Garden House by Wallflower Architecture + Design

Situated in Singapore, this contemporary two-storey residence was designed in 2015 by Wallflower Architecture + Design.

Description by Wallflower Architecture + Design

The Secret Garden House, designed by Singapore based Wallflower Architecture + Design, is situated in the good class bungalow area of Bukit Timah. The owner’s brief was to have a luxurious, tropical, contemporary family home. Being the owners of a construction company and by building it themselves, it would also showcase their professional capabilities.

The house sits on an L-shaped site with a narrow and unassuming frontage; On all sides it is surrounded by neighbouring homes. Further in and on a slight rise, the bulk of the land is not visible from the entrance. Most local home buyers would regard the uneven terrain, narrow frontage and lack of prominence as a disadvantage. The architect saw an opportunity in using the terrain to camouflage the bulk of a large house, and the lushness of a secret garden to screen it from prying eyes.

As the spatial and functional requirements were substantial, the architect positioned over a third of the house into the rising land profile, effectively hiding this mass by leveraging on the unique site. The perceived ground floor was set one level above. It allowed for greater privacy from the entrance road and a ‘plateau’-like terrace to compose the rest of the living spaces and gardens.

Visitors are welcomed into the house via a granite cave entrance leading to an ‘underground’ lobby. The prominence of a steel and glass spiral staircase leads visitors up to the living room. The owners had liked the idea of detaching the living and dining spaces and surrounding these by pools and gardens. This ‘plateau’ ground level was planned to be a space that blended indoor and outdoor, soft-scape and hard-scape. It was to be one-space, with several programs, rather than many spaces with determined boundaries and fixed functions. Trees planted heavily around the perimeter form a very private enclosure. Visually secure from outside, the ground plain architecture could then be open and transparent without the owner’s privacy being compromised.

Conceptually, the above ground architectural composition is of two rectangular travertine blocks sitting on slender pilotis. The blocks are connected at the second floor by an enclosed bridge floated above the ground plane. A ribbon window cuts around the travertine stone façade. Adjustable vertical timber louvers lined strategically along this band of windows shield the glazing and regulate how much sunlight reaches the interior, as well as ensuring privacy when required.

An outdoor living deck and roof garden tops-off the composition, and is usefully spacious enough for social gatherings and parties. The deck’s facing is angled to enjoy views to scenic Bukit Timah Hill, the highest point in Singapore.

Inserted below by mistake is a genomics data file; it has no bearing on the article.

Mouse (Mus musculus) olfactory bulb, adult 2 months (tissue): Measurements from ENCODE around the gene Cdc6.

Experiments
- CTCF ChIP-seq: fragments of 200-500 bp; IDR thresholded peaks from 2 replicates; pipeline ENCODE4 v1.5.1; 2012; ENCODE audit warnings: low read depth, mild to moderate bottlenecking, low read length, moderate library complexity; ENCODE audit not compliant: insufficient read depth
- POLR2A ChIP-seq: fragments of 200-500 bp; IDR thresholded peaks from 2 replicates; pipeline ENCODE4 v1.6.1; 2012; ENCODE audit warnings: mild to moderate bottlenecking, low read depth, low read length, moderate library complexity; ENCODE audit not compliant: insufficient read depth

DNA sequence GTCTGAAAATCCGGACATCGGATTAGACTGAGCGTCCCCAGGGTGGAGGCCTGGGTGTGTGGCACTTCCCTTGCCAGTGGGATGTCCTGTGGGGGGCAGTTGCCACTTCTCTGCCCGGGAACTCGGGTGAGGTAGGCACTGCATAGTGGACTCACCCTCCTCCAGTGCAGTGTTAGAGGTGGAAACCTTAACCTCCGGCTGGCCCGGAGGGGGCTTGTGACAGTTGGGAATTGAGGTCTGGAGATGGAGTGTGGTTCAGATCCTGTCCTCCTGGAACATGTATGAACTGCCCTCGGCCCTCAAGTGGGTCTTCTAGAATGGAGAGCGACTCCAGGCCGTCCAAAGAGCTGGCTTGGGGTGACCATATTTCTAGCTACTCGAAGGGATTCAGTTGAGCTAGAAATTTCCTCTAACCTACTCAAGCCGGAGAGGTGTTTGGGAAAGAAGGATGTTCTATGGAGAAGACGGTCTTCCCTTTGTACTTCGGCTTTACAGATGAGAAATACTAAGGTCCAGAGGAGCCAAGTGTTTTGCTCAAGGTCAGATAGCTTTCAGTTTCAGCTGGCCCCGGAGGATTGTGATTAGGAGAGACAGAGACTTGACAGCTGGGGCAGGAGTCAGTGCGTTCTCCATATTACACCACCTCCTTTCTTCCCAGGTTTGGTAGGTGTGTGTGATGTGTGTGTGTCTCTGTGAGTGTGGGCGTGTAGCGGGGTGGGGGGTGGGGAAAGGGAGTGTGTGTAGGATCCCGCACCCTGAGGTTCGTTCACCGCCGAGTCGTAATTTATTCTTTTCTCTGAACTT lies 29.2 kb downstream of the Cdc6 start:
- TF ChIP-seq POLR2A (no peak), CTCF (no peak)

Basic architectural principles of orientation, thermal mass, sun-screening and natural ventilation are fundamental to the design. It is a house designed for the tropics, expressed by modern materials and contemporary aesthetics. Every floor is designed to be cross-ventilated. Primary to the design ethos are that breezes are to be encouraged and unhindered. In the basement, air flows through the large cave-like garage opening, through the timber slatted lobby and exits via a sizable sunken garden courtyard at the rear that is open to the sky. Above ground, the lifted bedroom blocks are kept passively cool by layers of masonry, air cavities, travertine stone cladding, roof gardens and pergolas. Windows cut heat entry via low-emission glass and timber sunscreens filter the strong tropical sunlight, and transform it into a pattern of light and shadows that play into the interior spaces. Skylights further animate the experience in the course of the day through ever-shifting shafts of light. When the situation necessitates, the entire home can be closed off to tropical rain storms or the haze from pollutive burning.

The environment engifts you when there is respect and collaboration with both its strengths and weaknesses. In spite of being on an intensely urbanized island with one of the highest population densities in the world, the house recaptures what it is to privately enjoy living in the tropics, with its lushness, vibrancy and beauty ensconced in a secret garden.

Photography courtesy of Wallflower Architecture + Design

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- by Matt Watts

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